Dell Bluetooth Keyboard & Mouse on Windows 7
I’m still working on my comprehensive Dell Windows 7 upgrade article, but I have enough information about the Dell “Bluetooth Keyboard & Mouse” bundle that I figured I’d post it now…
Dell had offered a Bluetooth keyboard and mouse in a number of combinations and different part numbers. The particular one I have is Dell Part Number 0YJ101 (YJ101) which includes a USB Bluetooth transceiver. Other versions of this package were targeted at notebooks that had Bluetooth built in, and therefore didn’t include the transceiver. The keyboard part number is DH953 and the mouse is DH956. [I'm including the part numbers here so people searching for those numbers find this article.]
This package was actually made by Logitech for Dell. The Dell driver was last updated nearly 2 years ago, in March of 2008 (Version 3.22, A02-00, here). Looking on the Optiplex 760 page, this package is supported through Windows Vista, but not on Windows 7.
Fortunately, a little searching on the Logitech web site finds the SetPoint software, version 4.80, here. If the link doesn’t work, search for drivers for “Cordless Desktop® LX 300″ on Logitech’s web site. Both 32-bit and 64-bit versions of SetPoint are available.
I successfully downloaded and installed the 64-bit version on a fresh Windows 7 Ultimate x64 install. The keyboard and mouse are both recognized as Dell devices and are fully functional. After installation, SetPoint will check regularly for software updates.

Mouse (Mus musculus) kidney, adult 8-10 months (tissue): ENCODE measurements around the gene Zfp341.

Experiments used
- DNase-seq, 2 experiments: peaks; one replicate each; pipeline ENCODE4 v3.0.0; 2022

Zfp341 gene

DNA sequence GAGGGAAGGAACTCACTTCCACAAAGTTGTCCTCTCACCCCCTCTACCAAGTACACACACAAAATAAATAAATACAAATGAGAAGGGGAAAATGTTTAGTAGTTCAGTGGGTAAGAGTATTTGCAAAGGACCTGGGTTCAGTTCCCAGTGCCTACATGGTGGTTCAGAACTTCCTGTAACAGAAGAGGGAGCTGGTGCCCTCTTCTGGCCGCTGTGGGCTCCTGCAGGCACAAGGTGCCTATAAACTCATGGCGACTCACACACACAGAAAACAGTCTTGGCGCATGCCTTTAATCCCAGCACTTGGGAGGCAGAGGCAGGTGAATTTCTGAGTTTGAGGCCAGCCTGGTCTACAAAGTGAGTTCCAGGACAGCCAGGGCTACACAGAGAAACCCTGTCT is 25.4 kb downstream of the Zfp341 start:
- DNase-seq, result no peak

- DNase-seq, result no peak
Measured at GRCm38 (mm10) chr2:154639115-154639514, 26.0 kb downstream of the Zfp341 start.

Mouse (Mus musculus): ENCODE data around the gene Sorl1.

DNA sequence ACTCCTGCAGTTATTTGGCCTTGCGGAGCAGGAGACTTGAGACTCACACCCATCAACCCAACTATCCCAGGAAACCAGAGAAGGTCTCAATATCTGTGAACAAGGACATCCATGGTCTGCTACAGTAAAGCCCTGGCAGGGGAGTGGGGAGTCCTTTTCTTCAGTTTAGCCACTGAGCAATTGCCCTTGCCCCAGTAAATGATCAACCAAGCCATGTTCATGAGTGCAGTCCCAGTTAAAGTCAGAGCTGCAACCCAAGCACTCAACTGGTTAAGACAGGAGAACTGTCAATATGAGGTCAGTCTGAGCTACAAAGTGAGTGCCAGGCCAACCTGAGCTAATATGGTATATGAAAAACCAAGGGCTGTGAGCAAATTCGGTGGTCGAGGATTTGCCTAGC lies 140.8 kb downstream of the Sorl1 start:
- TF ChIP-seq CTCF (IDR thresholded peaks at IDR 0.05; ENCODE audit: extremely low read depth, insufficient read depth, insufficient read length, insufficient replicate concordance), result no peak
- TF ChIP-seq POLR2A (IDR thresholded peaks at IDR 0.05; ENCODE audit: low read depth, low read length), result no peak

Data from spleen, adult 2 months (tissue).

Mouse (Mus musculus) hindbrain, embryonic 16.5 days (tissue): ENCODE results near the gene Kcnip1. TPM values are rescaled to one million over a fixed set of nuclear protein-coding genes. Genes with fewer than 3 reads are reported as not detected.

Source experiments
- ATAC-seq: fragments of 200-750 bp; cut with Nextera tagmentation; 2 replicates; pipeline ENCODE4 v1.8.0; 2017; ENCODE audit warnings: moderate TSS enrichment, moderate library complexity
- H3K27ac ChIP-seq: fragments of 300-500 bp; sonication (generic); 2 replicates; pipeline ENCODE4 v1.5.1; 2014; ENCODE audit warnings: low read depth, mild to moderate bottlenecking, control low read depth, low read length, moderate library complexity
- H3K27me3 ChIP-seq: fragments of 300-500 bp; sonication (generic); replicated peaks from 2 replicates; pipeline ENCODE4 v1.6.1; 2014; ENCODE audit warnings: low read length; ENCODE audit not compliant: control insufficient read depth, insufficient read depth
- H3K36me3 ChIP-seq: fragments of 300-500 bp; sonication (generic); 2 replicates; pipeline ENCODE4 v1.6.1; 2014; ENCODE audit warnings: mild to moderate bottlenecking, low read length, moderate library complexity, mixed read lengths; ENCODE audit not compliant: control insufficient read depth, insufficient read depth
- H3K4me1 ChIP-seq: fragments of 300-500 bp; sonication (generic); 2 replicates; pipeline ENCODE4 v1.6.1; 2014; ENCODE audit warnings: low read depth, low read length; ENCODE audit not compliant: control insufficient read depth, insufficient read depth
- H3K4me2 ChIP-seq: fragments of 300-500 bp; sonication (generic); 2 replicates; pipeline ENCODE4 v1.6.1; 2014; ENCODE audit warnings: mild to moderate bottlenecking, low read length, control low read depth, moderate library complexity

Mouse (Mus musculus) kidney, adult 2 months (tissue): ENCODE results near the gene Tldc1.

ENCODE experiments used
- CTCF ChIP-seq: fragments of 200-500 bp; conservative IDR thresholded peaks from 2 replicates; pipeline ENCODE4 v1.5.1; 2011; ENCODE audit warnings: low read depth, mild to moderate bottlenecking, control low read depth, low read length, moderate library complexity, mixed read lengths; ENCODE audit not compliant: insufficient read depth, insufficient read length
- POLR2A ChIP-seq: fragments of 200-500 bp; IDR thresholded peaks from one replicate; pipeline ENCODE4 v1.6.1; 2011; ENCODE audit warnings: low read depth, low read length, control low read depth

The next issue I had (which wasn’t new with the Windows 7 install) was what can best be described as a “drunk mouse” – response to mouse movements would be delayed, and would then wildly overshoot the intended location. I’d had this happen under Windows XP as well, but not as often. After thinking about it for a while, I formed a theory that this was due to radio frequency (RF) interference from the Optiplex 755 chassis. The problem would get much worse when I was running software that stressed my new video card (an ATI Radeon HD5770), such as the Unigine benchmarks. The Bluetooth receiver normally plugs into the USB ports on the back of the case, right next to the video card. I unplugged it and used a 6 foot USB A/A shielded extension cable to relocate the transceiver away from the system unit and the problem seems to have disappeared. It might be possible to avoid the problem by plugging the transceiver into one of the USB ports on the front of the case, but I didn’t want it sticking out where it could get bumped and snap off.